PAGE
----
The overall potty training process requires a complex combination of physical and cognitive tasks. Your child has to learn and become familiar with his/her body and functions, associate the physical sensation with the proper response, picture what s/he want to do, create a plan to get to the potty, get there, remove the underwear and then begin to use the potty. Then s/he has to remain there long enough to finish, which requires memory and concentration.

As you teach your child all these steps, you child must have the ability to understand your explanations, commands and responses and to be able to put them all together to understand the entire potty training process.

When you look the process at this detailed a level, you can see why your child has to have some of these cognitive and verbal skills developed to be able to successfully learn what is required.

It starts with body awareness and the ability to associate a feeling of fullness with the result i.e. a BM or urination. This association is not made automatically. You need to reinforce this association by telling your child what is happening based on your observations.

At around the age of 2, children become aware of their body parts and it is your role to teach your child the words for the body parts. Use words that are comfortable to you and your family. This is also your opportunity to teach your child all the other words that will be required in the potty training process.

The next steps in the potty training process require your child to have the capacity for symbolic thought, planning or problem solving and memory. Your child has to be taught that when s/he has the urge to go potty, that they should find their way to the potty, remove their clothing and then eliminate in the potty.

The child has to have the ability for more complex thinking and have the ability to extrapolate and problem solve. They have to be able to learn that they need to stop doing whatever they are doing when they feel that fullness. Then they have to figure out where the potty is and find their way there.

When should I start potty training?

Verbal and Cognitive readiness signals for potty training are:

  • Has the vocabulary required for potty training – i.e. understands words such as pee, poo, penis, vagina potty, toilet, wet, dry, underwear, “big girl” etc. or whatever words work best for your family
  • Your child can follow instructions – from simple instruction such as show me your nose, to more complex instructions such as putting away toys where they belong. You child has the ability for symbolic though, planning/problem solving and memory.
  • Is able to imitate and model behavior

Emotional Growth and Social Awareness:

This is probably the hardest readiness to gauge, especially since children go through phases. The components that will help in determining your child’s emotional and social readiness are self mastery, desire for approval, and social awareness.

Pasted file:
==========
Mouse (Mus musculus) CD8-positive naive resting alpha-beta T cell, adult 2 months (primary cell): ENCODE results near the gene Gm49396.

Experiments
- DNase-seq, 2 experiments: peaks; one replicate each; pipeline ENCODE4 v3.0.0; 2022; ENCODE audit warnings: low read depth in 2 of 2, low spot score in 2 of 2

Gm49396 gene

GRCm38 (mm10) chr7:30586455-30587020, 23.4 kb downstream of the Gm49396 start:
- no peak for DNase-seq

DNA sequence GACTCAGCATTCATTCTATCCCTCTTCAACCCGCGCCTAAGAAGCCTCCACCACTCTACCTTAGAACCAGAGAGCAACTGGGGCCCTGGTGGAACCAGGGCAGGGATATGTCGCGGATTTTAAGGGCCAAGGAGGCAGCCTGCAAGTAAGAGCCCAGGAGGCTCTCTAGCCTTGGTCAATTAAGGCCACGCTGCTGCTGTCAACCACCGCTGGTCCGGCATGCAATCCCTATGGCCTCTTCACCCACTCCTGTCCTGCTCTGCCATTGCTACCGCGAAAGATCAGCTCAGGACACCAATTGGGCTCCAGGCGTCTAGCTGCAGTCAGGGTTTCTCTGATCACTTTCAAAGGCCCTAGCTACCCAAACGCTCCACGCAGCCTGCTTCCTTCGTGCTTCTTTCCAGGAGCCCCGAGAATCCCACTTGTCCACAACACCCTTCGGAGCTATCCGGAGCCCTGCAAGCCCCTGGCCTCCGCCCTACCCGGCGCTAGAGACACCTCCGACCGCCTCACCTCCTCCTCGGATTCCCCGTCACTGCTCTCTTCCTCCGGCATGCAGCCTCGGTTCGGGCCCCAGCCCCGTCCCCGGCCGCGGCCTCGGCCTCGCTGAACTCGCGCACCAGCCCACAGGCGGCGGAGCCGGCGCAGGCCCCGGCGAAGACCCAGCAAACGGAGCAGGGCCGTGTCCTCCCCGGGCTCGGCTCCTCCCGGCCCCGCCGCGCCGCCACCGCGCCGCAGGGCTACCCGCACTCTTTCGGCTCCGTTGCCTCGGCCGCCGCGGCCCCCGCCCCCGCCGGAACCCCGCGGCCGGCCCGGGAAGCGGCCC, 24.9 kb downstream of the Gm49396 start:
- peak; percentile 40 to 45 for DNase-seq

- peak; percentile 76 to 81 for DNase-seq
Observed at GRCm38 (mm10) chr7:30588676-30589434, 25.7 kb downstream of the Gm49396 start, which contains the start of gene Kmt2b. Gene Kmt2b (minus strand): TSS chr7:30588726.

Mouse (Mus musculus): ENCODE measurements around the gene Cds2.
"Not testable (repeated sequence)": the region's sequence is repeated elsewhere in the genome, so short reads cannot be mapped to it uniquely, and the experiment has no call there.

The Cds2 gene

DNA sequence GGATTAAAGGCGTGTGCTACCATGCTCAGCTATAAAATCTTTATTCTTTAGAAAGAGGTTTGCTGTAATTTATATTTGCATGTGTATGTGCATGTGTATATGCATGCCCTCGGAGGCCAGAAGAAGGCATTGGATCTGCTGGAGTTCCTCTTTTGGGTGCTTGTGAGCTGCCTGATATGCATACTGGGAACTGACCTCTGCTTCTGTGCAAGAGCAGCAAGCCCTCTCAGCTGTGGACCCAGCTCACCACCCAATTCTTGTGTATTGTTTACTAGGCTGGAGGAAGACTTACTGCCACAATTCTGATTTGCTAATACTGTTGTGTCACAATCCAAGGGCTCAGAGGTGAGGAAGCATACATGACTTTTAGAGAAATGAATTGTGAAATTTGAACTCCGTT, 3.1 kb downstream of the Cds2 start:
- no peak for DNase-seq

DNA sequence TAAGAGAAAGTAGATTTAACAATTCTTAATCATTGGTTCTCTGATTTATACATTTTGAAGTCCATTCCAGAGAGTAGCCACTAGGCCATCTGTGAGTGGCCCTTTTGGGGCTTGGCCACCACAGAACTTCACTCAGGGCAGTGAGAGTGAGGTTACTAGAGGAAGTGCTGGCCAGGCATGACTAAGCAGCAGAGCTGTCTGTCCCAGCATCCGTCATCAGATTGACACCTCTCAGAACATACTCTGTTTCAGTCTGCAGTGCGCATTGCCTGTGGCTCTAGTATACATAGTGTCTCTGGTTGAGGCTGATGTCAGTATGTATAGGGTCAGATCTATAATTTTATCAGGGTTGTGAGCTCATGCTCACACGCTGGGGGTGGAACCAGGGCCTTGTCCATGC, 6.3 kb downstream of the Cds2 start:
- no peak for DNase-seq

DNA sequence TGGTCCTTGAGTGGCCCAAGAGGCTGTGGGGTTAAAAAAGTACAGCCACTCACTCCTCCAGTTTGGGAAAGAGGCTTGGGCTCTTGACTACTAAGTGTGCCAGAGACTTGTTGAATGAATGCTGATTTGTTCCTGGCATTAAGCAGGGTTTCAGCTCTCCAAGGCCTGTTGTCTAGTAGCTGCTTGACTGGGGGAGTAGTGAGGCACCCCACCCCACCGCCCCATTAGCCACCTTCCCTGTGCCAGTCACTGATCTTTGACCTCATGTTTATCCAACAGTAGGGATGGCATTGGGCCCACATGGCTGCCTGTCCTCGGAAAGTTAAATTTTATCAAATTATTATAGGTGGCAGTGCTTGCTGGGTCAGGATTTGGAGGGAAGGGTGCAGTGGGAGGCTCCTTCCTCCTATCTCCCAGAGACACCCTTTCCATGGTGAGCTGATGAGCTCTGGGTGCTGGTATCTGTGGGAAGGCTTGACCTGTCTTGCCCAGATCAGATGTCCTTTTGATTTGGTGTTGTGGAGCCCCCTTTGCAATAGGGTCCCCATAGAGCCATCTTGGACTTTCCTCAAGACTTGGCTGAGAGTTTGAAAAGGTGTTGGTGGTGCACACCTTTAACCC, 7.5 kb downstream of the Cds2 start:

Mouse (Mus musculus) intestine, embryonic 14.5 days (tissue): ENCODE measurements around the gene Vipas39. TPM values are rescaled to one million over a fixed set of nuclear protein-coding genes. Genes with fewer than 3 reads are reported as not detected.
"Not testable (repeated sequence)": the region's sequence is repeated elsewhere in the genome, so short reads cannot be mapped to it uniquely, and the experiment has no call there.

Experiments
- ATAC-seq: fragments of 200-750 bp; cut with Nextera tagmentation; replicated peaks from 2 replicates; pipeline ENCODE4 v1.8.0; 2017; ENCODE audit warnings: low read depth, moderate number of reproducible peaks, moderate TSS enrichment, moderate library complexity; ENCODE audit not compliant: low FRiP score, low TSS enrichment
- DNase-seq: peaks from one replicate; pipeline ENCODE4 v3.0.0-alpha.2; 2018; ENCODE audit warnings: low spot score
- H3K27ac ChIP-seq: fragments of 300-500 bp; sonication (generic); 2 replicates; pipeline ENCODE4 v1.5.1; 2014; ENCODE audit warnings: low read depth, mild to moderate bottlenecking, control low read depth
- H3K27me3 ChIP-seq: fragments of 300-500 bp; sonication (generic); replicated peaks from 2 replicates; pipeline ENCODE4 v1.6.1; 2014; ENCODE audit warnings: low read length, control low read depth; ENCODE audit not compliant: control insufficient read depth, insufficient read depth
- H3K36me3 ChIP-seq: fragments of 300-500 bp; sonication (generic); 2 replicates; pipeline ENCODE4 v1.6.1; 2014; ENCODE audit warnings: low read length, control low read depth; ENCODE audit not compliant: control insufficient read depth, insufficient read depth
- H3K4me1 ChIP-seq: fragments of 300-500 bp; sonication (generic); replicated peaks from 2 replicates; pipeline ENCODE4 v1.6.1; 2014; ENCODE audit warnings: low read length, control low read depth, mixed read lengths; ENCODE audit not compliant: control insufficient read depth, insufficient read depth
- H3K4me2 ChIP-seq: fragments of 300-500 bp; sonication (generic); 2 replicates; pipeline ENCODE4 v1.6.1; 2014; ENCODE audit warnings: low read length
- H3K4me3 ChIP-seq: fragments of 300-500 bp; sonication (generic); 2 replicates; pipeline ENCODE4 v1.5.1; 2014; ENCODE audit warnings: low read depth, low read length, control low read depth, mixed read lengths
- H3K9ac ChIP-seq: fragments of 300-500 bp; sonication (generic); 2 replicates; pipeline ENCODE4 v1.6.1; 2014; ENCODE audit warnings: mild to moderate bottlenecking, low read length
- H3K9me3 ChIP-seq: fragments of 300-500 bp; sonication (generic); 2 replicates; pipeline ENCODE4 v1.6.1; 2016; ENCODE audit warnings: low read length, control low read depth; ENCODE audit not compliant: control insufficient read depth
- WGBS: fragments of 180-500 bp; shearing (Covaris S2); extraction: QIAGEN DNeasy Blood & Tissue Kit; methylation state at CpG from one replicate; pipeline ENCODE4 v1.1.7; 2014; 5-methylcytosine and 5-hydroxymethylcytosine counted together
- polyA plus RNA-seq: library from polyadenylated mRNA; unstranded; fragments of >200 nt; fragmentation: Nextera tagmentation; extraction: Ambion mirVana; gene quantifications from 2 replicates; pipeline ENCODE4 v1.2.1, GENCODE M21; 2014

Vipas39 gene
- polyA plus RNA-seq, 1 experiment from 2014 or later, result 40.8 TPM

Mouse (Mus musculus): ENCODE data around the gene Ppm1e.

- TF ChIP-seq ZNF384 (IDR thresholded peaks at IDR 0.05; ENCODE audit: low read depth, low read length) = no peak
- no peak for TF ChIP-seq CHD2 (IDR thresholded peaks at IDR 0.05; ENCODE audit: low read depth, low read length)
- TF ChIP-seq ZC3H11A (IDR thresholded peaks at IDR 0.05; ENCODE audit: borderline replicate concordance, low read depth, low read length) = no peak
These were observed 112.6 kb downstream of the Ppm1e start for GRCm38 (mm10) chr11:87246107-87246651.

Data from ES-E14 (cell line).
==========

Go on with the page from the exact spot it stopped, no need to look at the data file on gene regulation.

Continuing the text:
The desire to master one’s own body and environment is a powerful desire common to all toddlers and preschoolers. You will hear toddlers say “I can do it” and “I am a big boy/girl now” are indications of the desire towards independence.

Sometimes, the need to control one’s own body and environment are manifested in undesirable ways such as hiding when s/he has the urge to have a BM, or having an accident for the sheer satisfaction of making the decision on where to go potty or withholding stool and becoming constipated. When your child is in this phase of self mastery, back off and try again later when s/he moved into the more positive phase of self mastery.

Parent often underestimate the power of a child’s desire for parental approval. As an adult, think about how you feel about your parents. Do you still care about what they think about you? Do you still want them to be proud of you? Most children have this desire, except for normal spurts of rebellion that occur through out childhood. This desire to please parent and get parental praise and approval is a great tool that can assist in the process of potty training.

Social awareness is the ability to observe others and the desire to be like them. At the age of 18 months, children become fascinated by the behavior of other children their own age or older. This is why often the 2nd and 3rd child is potty trained a lot earlier than the first child. By the age of 24-30 months, they start to understand gender differences and focus on imitating the behavior of the same sex parent.

Emotional growth and social awareness readiness signals for potty training are:

  • Desire to master one’s own body and environment – manifested by “I can do it” or “I am a big boy/girl now”
  • Child’s desire for parental approval
  • Child’s desire to imitate and desire to be like others